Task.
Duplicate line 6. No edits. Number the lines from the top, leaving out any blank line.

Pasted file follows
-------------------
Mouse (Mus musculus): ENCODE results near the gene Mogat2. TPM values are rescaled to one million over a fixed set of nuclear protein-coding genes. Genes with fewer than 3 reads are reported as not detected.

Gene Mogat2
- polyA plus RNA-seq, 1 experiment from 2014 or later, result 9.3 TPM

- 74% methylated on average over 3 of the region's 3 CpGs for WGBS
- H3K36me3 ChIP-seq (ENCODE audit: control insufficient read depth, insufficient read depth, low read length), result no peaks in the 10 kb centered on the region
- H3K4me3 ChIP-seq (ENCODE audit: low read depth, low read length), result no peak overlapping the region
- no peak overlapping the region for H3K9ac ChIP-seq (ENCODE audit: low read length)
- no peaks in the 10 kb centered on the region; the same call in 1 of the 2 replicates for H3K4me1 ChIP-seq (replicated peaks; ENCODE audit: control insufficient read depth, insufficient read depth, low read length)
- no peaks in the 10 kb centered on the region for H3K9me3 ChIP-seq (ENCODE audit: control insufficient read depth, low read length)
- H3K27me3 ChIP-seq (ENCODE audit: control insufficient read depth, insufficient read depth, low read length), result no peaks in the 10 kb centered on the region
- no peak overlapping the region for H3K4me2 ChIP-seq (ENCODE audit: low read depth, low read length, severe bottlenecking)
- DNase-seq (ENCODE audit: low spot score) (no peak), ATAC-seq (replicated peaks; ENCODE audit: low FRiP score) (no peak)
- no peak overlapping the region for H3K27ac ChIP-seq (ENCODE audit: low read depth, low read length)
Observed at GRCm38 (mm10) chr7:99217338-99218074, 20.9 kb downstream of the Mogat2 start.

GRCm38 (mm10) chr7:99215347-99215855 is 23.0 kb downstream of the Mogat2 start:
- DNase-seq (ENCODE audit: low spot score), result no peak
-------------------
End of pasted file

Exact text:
- H3K4me3 ChIP-seq (ENCODE audit: low read depth, low read length), result no peak overlapping the region